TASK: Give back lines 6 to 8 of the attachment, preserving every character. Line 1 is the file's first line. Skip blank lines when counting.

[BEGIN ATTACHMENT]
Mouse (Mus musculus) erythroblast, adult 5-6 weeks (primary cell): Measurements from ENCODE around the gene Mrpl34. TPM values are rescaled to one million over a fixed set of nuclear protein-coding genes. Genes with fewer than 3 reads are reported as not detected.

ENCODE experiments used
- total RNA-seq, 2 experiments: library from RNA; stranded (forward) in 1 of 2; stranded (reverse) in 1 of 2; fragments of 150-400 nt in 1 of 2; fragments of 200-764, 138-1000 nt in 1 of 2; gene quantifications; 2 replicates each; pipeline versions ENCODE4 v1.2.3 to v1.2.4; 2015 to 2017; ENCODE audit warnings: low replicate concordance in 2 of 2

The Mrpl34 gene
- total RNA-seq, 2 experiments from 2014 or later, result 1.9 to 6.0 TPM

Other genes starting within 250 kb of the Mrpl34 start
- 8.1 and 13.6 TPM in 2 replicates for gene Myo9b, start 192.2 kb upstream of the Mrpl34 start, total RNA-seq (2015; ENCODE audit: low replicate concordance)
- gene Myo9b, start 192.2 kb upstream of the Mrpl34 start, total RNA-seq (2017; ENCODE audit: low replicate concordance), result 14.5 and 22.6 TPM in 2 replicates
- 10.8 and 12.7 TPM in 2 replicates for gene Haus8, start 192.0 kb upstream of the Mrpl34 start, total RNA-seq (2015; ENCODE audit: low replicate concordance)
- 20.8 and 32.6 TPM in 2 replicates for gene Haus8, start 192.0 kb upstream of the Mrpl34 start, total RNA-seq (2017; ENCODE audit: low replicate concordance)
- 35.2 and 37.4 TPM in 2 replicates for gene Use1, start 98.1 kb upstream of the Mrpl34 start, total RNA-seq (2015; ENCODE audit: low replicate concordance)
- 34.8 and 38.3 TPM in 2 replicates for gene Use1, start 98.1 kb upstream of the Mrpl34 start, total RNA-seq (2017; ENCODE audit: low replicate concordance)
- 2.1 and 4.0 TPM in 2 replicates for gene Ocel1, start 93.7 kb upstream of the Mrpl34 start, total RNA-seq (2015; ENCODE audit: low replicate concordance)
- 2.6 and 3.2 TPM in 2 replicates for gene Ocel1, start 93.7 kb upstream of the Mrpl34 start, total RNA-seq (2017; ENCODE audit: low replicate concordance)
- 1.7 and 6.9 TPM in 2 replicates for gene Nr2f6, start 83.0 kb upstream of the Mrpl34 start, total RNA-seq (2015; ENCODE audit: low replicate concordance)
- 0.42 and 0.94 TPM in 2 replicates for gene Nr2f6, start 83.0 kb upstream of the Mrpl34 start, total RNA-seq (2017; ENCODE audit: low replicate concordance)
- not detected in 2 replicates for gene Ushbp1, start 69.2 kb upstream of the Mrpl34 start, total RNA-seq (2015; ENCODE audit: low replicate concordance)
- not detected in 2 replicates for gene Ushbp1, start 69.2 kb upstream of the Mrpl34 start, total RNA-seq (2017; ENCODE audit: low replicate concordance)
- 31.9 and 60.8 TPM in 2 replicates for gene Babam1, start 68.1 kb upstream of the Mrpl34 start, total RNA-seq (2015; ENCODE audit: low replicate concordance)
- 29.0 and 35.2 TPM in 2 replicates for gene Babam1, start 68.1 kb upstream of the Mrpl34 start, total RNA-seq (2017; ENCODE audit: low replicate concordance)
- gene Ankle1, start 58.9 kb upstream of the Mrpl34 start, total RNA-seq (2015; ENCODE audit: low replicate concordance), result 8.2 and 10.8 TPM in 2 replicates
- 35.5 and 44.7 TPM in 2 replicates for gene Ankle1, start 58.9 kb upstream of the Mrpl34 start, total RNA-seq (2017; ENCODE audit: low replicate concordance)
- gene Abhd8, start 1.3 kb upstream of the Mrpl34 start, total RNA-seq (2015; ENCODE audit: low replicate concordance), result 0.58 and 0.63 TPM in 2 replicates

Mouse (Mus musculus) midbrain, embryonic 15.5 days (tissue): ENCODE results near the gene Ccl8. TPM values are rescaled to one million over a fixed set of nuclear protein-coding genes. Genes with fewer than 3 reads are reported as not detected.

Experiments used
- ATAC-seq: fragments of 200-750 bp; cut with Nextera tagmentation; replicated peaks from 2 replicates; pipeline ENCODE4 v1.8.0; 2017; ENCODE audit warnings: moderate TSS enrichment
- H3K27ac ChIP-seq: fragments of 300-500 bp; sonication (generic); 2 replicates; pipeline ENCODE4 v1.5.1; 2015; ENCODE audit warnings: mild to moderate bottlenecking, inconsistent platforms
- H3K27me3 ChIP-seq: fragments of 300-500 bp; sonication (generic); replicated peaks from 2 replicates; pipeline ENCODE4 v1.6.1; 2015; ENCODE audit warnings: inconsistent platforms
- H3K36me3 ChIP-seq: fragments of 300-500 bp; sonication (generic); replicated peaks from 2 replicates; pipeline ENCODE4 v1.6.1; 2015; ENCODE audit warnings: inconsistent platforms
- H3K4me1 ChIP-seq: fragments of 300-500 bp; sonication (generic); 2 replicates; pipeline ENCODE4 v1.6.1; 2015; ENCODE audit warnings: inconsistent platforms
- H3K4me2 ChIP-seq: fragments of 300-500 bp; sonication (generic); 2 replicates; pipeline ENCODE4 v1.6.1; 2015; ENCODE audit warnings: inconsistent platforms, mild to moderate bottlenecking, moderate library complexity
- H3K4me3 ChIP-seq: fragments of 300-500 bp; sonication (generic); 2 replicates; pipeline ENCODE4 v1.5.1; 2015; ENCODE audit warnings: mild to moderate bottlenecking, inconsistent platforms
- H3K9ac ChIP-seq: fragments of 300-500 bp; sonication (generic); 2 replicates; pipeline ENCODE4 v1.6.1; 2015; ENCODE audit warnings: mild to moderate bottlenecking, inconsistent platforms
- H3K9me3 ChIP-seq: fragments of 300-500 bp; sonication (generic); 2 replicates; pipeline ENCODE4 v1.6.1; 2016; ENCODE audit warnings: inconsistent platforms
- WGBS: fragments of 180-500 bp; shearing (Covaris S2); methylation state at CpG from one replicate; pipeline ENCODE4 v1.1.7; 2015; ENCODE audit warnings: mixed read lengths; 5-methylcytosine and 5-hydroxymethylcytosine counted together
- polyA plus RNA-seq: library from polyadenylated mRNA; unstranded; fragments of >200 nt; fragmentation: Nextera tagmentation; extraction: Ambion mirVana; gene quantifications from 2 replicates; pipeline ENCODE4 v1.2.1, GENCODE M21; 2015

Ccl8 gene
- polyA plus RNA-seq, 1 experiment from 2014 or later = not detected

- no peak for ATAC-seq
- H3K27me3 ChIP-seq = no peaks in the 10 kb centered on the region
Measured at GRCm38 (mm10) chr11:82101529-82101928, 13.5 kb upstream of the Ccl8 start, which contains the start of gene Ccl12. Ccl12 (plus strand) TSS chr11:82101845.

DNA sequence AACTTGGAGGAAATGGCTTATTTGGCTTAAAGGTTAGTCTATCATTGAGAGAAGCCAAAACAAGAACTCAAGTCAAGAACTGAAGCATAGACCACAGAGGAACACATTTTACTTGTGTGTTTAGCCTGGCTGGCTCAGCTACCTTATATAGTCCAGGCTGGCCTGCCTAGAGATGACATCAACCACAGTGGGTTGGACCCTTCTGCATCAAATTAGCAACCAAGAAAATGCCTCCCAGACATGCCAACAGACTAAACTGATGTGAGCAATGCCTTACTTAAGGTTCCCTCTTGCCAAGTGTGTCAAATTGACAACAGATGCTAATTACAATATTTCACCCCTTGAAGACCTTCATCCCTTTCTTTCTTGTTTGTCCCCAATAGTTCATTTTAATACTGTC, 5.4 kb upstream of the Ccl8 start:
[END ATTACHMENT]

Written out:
Other genes starting within 250 kb of the Mrpl34 start
- 8.1 and 13.6 TPM in 2 replicates for gene Myo9b, start 192.2 kb upstream of the Mrpl34 start, total RNA-seq (2015; ENCODE audit: low replicate concordance)
- gene Myo9b, start 192.2 kb upstream of the Mrpl34 start, total RNA-seq (2017; ENCODE audit: low replicate concordance), result 14.5 and 22.6 TPM in 2 replicates